The urban heat island (UHI) effect — the tendency for concrete-and-asphalt-built cities to be hotter than surrounding rural areas — is well documented. According to the Environmental Protection Agency, the annual mean air temperature of a city with more than a million people can be 1.8 to 5.4 degrees Fahrenheit warmer than the surrounding areas, while evening temperature difference can be as much as 22 degrees F. The impact of urban heat includes increases in energy demand, air pollution and greenhouse gas emissions, heat-related illness/mortality, and water quality. Its effects have broad implications for public health and urban planning.
The phenomenon is of particular concern in the American Southwest, as it counteracts the cooling effect that otherwise occurs at night, and it has risen in importance with the increasing likelihood of extreme heat due to climate change and the continued growth of urban areas, both of which amplify the UHI effect.
Ladd Keith, Assistant Professor in Planning and Chair of the Sustainable Built Environments program at the University of Arizona’s School of Landscape Architecture and Planning, is part of a team investigating the UHI effect in a project funded by the Climate Assessment for the Southwest. The research objectives are to “document urban heat maps and their uses in cities in Arizona and New Mexico, and to develop new maps for several pilot cities interested in planning for urban heat,” says Keith. “We are also creating a learning network among the cities we are working with so that planning and design strategies to mitigate urban heat can be shared more widely.”
Tracking a City’s Hot Spots
Heat mapping is effective in both identifying UHI areas and prioritizing cooling strategies for these locations. As part of the project, the team documented the use of urban heat maps in every city in Arizona and New Mexico with a population of more than 20,000. “While only a handful currently had urban heat maps, over half of the cities had staff that were very interested in the topic and obtaining maps in the future,” Keith says.
Existing efforts in Arizona include Tucson’s Pima Association of Governments’ urban heat map, which has informed transportation, green infrastructure and urban forestry, and neighborhood improvement; and several project-specific urban heat maps in Phoenix, developed for the city’s tree and shade master plan and improvements to its light rail system. In New Mexico, Albuquerque and Las Cruces have used urban heat maps to help guide investments in heat mitigation.
In addition to analyzing existing efforts in the Southwest, the project is providing urban heat maps to pilot cities in the region. Team member Ben McMahan is creating the maps with Landsat 8 satellite data to estimate land surface temperature and calibrating that with local meteorological observations. The pilot cities include Avondale and Buckeye, Arizona, and Santa Fe and Doña Ana County, New Mexico. Robert Busick, a planner in Buckeye, explains the city’s involvement.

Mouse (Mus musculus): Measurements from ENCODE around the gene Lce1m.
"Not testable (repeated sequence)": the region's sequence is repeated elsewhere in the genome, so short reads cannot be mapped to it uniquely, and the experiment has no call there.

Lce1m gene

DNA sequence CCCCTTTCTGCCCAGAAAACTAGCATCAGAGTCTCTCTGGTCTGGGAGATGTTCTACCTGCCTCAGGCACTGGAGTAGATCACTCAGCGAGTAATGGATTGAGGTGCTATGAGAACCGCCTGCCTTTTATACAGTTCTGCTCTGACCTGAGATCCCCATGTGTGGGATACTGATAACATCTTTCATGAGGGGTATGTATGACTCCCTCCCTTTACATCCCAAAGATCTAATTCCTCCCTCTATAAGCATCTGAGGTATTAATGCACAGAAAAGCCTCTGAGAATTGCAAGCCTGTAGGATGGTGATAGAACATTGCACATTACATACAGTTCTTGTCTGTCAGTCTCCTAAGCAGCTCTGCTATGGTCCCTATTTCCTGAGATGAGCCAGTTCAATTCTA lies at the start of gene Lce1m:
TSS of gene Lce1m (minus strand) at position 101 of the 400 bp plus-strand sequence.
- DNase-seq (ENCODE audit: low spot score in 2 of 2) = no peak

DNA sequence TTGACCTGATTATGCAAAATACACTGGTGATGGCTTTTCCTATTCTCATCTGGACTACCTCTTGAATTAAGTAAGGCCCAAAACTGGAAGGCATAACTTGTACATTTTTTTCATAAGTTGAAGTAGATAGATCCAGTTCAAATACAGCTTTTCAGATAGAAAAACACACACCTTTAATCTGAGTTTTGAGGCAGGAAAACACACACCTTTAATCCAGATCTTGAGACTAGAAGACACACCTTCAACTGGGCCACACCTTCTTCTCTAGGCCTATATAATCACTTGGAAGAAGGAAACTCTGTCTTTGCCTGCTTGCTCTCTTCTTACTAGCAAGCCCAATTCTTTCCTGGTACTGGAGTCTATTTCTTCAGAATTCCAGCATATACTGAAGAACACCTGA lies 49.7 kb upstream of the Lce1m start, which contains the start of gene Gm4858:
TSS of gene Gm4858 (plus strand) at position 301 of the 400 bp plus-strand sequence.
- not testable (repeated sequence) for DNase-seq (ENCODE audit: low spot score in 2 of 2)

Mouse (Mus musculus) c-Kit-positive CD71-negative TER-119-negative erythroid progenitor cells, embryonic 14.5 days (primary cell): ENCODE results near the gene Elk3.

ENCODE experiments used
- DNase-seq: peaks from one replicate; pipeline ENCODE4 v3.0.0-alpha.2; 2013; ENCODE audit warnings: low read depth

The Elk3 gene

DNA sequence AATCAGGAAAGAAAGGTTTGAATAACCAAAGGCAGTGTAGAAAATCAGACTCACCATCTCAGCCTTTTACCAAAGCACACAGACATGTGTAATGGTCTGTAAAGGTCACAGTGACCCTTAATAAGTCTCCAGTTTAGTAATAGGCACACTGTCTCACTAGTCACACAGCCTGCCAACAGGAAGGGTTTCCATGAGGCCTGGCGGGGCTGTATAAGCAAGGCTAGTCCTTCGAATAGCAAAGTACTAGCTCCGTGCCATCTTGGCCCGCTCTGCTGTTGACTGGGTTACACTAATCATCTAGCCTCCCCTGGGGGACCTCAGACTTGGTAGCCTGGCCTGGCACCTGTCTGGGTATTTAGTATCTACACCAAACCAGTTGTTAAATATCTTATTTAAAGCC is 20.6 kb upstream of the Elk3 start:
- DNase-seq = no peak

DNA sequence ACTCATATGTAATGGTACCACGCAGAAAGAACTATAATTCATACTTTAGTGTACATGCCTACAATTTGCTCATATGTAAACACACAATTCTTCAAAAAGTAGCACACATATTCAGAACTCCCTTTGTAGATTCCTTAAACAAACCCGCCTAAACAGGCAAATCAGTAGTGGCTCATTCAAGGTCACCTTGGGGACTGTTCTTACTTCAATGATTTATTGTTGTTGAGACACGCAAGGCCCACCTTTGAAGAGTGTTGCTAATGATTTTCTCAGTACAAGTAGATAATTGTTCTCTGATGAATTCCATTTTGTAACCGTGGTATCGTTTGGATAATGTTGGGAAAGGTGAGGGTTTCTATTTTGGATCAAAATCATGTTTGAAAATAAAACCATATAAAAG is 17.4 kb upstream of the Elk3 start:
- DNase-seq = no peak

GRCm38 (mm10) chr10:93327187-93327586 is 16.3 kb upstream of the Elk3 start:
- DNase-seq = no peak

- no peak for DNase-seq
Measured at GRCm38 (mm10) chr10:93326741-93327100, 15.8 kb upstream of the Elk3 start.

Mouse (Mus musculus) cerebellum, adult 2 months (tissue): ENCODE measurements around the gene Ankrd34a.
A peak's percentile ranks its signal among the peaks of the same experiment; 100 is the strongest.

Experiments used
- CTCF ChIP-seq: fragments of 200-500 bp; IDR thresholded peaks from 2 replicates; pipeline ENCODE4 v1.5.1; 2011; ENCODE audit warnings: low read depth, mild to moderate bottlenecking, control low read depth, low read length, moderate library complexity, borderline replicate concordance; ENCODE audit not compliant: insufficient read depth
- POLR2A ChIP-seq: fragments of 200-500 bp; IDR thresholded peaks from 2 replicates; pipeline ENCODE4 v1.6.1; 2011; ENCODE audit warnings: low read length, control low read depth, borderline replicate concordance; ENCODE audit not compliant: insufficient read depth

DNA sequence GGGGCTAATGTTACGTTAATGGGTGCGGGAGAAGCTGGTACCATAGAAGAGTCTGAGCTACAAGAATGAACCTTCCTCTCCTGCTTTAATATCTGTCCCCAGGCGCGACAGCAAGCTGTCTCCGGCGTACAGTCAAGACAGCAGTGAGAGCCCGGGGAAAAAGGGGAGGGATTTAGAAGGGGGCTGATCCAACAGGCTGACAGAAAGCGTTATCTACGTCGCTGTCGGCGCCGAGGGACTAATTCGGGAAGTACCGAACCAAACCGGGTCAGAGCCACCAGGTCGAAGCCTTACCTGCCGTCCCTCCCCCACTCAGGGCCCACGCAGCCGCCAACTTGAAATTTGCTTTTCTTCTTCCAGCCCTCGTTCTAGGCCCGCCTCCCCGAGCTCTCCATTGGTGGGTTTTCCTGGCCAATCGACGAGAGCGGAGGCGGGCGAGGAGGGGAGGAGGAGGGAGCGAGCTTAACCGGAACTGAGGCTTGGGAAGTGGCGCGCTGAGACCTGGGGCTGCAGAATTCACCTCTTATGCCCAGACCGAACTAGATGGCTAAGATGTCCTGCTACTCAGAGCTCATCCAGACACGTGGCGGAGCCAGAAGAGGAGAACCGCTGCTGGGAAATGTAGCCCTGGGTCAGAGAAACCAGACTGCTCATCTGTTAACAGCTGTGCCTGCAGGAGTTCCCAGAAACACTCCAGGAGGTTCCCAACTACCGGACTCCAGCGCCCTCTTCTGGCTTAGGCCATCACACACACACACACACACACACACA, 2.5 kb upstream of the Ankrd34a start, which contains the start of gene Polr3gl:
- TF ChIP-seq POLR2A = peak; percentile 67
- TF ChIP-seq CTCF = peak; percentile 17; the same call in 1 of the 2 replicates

“Buckeye’s interest in urban heat mapping stems from the fact that much of the city’s land area is undeveloped desert or irrigated agricultural fields that are expected to experience significant development,” Busick says. “Being part of the Phoenix metropolitan area, we are well aware of how development can exacerbate the extreme summer temperatures our region experiences.” He anticipates that heat mapping will help his planning staff in mitigating some of the UHI effect expected to occur in this fast-growing area
The Way Forward
Along with documenting current use of urban heat maps/models and working with the pilot cities to assess challenges and opportunities, the study prioritizes communication as another way of empowering communities to make better decisions. The team is in conversation with both planners and mapping staff about appropriate uses and limitations of the maps, and is sharing policy and design strategies for mitigating urban heat. The focus on collaboration suggests there is strength in numbers.
“I’m most excited about the learning network with the current and new urban heat map users,” Keith says. “Many reported wanting to be better connected to learn how other cities are using the maps to guide decisions related to urban heat.”
Extreme heat poses a special challenge. It is sometimes referred to as an invisible climate risk because its effects aren’t always as visible as threats such as sea level rise, inland flooding and wildfires. Yet what extreme heat has in common with those events, says Keith, is that certain populations are at higher risk.
“For extreme heat the most vulnerable are often the homeless, those with lower income who may not have access to air conditioning or adequate healthcare, outdoor workers, children and the elderly,” he says. “Another challenge with extreme heat is that there is no accepted governance structure for it in the U.S. Compare it with flooding, where we have standardized and accepted federal floodplain maps, local flood management departments and local land-use regulations.”
The best practices and insights yielded from the study are intended to inform communities with context- and design-specific strategies for mitigating urban heat. By equitably supporting the needs of the public, business and government, all can make gains in the quest for increased urban resilience.